NC woman finds sisterhood in cancer


Claire Weinberg was diagnosed in 2008 after finding a lump during a self-exam. She had chemotherapy followed by a lumpectomy at Duke University Medical center. Then, she had more chemo and radiation.

Three years later, Weinberg says she feels like a new person. She is a healthy wife, mom of 6-year-old son Gabriel, a businesswoman, and a fashion model.

Weinberg lives in North Carolina, but grew up in the village of Burwash, England. She discovered two of her childhood friends were diagnosed with breast cancer too.

Pippa Burnett still lives in England and Dee Handyside lives in Australia.

The three have been able to support each other and share their experiences live through the Skype video web site.

Burnett was told in 2001 she would only live two to three years. She had a mastectomy, lumpectomy, chemotherapy, radiotherapy, and a total hysterectomy. Not only is she alive and well 10 years later, she says her life is better than it ever has been.

Handyside lost her mother to breast cancer. Just weeks after she was diagnosed, her sister and cousin were diagnosed as well. They all went through treatments together.

All three women talked with ABC11 about the shock upon diagnosis, the trials of treatment, and the frustrations from people they call "on the outside" - those who have not been diagnosed.

"Having two or three people saying to me when I'm ill, 'keep positive, it's only in the mind.' It's so annoying!" said Handyside.

Burnett recalled having to comfort family members instead of being comforted herself.

But the overwhelming outcome among them all is not of fear or despair, but incredible new lives filled with strength, joy, and most of all hope.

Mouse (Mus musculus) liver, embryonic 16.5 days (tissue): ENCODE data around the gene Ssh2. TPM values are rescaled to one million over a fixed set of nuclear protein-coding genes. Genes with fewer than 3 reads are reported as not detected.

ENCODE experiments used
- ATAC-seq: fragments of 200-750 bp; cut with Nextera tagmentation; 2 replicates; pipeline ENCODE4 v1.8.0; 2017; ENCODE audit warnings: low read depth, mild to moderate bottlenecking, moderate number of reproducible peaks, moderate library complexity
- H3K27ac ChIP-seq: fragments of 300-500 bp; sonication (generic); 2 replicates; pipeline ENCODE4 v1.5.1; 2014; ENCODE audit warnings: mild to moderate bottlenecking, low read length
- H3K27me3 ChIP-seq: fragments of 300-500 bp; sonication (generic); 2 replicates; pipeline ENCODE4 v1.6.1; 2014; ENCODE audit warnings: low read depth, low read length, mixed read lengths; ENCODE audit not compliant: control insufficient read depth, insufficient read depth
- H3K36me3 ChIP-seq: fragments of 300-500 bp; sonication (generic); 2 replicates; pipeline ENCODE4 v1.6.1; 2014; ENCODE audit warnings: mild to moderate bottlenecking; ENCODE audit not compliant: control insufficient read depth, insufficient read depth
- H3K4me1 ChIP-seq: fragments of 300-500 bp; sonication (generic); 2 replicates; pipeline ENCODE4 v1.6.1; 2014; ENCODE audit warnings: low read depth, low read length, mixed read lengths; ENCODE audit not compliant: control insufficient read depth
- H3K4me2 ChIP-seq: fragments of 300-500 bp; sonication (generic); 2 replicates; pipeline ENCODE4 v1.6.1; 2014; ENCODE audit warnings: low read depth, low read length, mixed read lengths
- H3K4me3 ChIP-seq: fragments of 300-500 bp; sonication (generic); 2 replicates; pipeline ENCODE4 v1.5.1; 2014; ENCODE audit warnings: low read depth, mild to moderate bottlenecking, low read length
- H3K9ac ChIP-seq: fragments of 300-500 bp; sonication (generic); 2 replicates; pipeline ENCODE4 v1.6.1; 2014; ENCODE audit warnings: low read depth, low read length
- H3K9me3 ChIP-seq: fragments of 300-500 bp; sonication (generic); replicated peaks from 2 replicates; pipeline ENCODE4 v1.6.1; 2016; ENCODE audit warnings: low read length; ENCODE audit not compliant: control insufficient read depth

"You're in a position to reinvent yourself," Burnett said. "Put all the things back in your life that you let go or didn't think you had at the time - or you didn't allow yourself the opportunity to get involved."

"It’s [breast cancer] actually not all bad. A lot of joyful experiences have come out of this," Handyside offered.

Handyside, who was a musician before her diagnosis, now has a CD available on iTunes. Called "Genetic," it's now the endorsed fundraising CD for the Australian Cancer Research Foundation. She is also writing a mini-musical and recording it at home.

Burnett, among many other things, goes on holidays a lot, sings, keeps Dexter cattle, paints, and enjoys her social life. She is also developing a line of natural cosmetics that will launch in the UK in 2012 at department stores.

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Weinberg speaks publicly about her journey. She plans to write a book on helping parents talk to their children about cancer. She was inspired by sharing her story with her young son, Gabriel, who was just 3 1/2 years old when she was diagnosed. She is also currently making a photo documentary of her life before, during and after cancer.

"What I'm hoping to achieve is to give people a sense of hope. It might sound trite and clichéd, it [breast cancer] is devastating and terrible, but it doesn't have to be the end," she explained. "It's not the ending of anything. It can be the start of something unique and special, and it gives us another opportunity."

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